Veteran NASCAR Broadcaster Sounds Alarm Bells on ‘Troubling Decline’ in 2023 Television Ratings
Last season, NASCAR fans were understandably excited about the introduction of the new Next Gen car. That interest continued throughout the year and was reflected in the season’s final television ratings.
This year, however, it’s a very different story. Viewership numbers have sharply declined early in the 2023 Cup Series campaign. Some might suggest the novelty of the car has worn off. Others opine it’s what’s affecting all sports and there’s just a general drop in television watching (cutting the cord) with streaming and other entertainment options now available.
Whatever the cause, veteran NASCAR broadcaster Dave Moody said it’s a concerning trend for all parties involved.
NASCAR television ratings up in 2022 with Next Gen car
The Next Gen car had been talked about for years. It finally debuted in 2022 and did so in spectacular fashion on a historic stage at the LA Memorial Coliseum in the exhibition Clash. That entertaining race set the tone for the rest of the season.
Fans tuned in each week to see how the new car would perform at the various track styles, including ovals, road courses, and dirt. And they did so in impressive numbers.
The 2022 Cup Series season averaged 3.03 million viewers across Fox, FS1, NBC, and USA Network, up 2% from 2021 and 3 million viewers per race. The year-over-year increase grew to 4% with the inclusion of the exhibition Clash.
Dramatic drop in 2023 NASCAR TV numbers
Looking at the first eight races through the 2023 campaign, including the Clash, the numbers are dramatically different. The first red flag went up at the season-opening exhibition race in California, with numbers down 14.8% compared to 2022.
Interestingly, the two subsequent races at Daytona and Fontana showed lesser declines at 7.7% and 5.6%, respectively. Unfortunately for NASCAR officials, those two smaller drops in viewership turned out to be the exceptions rather than the rule.
Since Auto Club Speedway, viewer numbers have shockingly decreased by double-digits in every race.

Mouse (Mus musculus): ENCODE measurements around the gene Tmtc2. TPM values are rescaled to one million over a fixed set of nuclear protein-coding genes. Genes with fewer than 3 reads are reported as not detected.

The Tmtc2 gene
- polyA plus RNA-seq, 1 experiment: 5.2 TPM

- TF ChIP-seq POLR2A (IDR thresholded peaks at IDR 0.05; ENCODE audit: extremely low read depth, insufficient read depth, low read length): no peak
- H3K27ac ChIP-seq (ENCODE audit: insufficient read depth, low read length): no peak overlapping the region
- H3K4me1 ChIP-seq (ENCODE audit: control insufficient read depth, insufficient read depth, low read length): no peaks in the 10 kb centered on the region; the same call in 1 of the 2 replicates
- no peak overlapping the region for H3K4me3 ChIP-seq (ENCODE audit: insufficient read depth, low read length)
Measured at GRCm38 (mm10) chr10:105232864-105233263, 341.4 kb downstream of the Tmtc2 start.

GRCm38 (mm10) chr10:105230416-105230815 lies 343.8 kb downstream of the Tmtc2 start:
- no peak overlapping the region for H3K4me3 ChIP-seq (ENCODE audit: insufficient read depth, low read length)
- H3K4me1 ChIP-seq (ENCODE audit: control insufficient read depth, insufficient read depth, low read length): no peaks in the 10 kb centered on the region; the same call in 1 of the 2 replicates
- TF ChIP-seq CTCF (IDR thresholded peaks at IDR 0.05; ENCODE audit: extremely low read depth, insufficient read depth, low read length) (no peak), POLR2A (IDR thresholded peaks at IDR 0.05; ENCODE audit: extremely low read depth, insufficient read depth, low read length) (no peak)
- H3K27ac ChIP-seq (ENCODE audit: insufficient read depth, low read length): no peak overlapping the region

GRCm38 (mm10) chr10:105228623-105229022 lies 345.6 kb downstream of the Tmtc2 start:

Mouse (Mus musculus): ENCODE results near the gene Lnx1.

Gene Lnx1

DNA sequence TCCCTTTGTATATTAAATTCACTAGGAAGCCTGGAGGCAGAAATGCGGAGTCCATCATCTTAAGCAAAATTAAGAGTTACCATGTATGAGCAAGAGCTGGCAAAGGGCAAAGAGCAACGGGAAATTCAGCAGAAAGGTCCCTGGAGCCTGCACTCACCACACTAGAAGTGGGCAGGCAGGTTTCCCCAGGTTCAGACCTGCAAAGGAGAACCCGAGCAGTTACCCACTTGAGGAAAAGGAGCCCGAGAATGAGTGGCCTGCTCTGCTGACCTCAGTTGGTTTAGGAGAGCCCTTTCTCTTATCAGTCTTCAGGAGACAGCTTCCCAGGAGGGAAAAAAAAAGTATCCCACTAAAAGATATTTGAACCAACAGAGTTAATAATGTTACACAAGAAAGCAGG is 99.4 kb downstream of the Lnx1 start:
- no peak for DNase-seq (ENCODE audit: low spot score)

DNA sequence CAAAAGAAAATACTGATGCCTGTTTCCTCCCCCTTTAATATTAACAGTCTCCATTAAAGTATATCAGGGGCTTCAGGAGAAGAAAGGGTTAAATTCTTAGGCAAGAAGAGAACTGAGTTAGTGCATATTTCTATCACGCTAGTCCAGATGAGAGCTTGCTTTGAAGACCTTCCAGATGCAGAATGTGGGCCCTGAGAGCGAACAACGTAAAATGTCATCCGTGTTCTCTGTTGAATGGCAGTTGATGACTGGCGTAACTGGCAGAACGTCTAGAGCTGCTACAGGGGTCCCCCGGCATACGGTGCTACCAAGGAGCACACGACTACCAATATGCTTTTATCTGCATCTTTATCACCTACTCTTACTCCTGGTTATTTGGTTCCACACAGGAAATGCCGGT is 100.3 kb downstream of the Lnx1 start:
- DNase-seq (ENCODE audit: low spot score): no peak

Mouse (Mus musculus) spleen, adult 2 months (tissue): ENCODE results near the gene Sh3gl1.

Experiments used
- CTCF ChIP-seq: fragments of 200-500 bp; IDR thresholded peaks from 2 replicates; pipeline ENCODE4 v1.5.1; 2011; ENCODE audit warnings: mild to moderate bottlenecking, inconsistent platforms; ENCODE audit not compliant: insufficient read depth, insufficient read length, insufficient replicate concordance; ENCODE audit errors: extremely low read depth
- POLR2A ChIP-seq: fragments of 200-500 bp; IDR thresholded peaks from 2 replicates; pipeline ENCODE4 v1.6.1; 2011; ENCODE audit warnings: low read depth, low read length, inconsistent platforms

- Las Vegas down 12.2%
- Phoenix down 15.1%
- Atlanta down 14.5%
- COTA down 16.1%
- Richmond down 41.8/11.9% *
* This year’s spring race at Richmond aired on FS1. Last year it aired on Fox. However, comparing it to last year’s first Sunday Cup race aired on FS1, it still was down 11.9%.
Dave Moody shares his thoughts on decline
No one likes talking about those ugly numbers. It’s uncomfortable. Longtime NASCAR voice Dave Moody briefly jumped into the conversation this week on Twitter to share his thoughts.
“Not at all interested in excuses or sugarcoating. The decline is troubling for NASCAR, teams and fans,” the 62-year-old broadcaster tweeted.
While some want to attribute the decline in viewership to more people cutting the cord, that doesn’t explain the record 9.9 million that tuned in to watch the women’s college basketball championship between Iowa and LSU last Sunday, which had a peak viewership of around 12.6 million.
Comparing those championship viewer numbers with NASCAR’s biggest race of the year and it’s even more troubling. This year’s Daytona 500 was watched by 8.17 million total viewers, or an eight percent decrease from the year before. It’s peak viewership was 10.1 million viewers.
It was the third-lowest audience in history (since 1979 and first full broadcast). The sixth lowest audiences for the Daytona 500 have occurred in the last six years.
As Moody pointed out, and the numbers clearly show, NASCAR has a problem with its television viewership. And all of this is happening as NASCAR is preparing to start contract negotiations with the television networks for a new contract starting in 2025.
You’d have to expect this decline will be discussed extensively in those conversations and a plan designed to address the problem and get more eyeballs watching not just on television but the other viewing platforms now available.
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